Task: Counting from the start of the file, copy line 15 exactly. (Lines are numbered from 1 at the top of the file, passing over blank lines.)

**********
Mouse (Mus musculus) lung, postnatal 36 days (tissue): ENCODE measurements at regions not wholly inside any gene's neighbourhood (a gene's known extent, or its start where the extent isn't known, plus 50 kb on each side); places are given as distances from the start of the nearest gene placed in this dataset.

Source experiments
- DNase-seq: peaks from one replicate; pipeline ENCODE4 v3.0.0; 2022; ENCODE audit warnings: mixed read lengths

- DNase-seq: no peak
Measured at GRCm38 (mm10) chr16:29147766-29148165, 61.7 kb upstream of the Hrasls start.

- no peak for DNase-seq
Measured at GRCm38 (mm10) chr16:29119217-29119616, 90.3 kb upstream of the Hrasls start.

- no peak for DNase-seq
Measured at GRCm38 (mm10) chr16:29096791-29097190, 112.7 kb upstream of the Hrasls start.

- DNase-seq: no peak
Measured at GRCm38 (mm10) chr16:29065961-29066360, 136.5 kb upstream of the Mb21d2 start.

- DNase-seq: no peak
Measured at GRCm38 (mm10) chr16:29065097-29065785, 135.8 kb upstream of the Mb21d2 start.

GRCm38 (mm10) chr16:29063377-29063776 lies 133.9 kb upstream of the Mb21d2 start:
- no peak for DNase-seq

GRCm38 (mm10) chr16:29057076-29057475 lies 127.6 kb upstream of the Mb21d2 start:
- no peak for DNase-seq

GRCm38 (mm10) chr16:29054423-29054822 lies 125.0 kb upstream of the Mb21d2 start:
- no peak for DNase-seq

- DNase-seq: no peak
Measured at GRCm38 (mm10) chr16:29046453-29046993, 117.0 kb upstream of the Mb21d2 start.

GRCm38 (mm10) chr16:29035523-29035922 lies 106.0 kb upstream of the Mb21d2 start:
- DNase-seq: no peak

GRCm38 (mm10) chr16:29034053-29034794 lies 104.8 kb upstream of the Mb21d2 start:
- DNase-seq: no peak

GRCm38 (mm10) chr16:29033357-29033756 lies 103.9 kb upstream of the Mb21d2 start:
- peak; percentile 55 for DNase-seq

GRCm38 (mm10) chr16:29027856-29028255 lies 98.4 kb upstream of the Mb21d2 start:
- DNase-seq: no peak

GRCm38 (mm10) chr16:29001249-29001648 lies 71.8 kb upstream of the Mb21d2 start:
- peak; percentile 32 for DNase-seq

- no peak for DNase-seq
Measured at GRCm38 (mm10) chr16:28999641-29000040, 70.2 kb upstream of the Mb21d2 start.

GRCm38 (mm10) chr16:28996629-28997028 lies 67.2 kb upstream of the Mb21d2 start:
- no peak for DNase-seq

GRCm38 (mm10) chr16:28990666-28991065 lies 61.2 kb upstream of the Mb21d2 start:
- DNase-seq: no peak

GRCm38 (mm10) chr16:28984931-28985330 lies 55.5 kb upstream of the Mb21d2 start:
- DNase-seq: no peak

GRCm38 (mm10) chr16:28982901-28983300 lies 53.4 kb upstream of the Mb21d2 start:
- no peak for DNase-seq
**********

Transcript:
- no peak for DNase-seq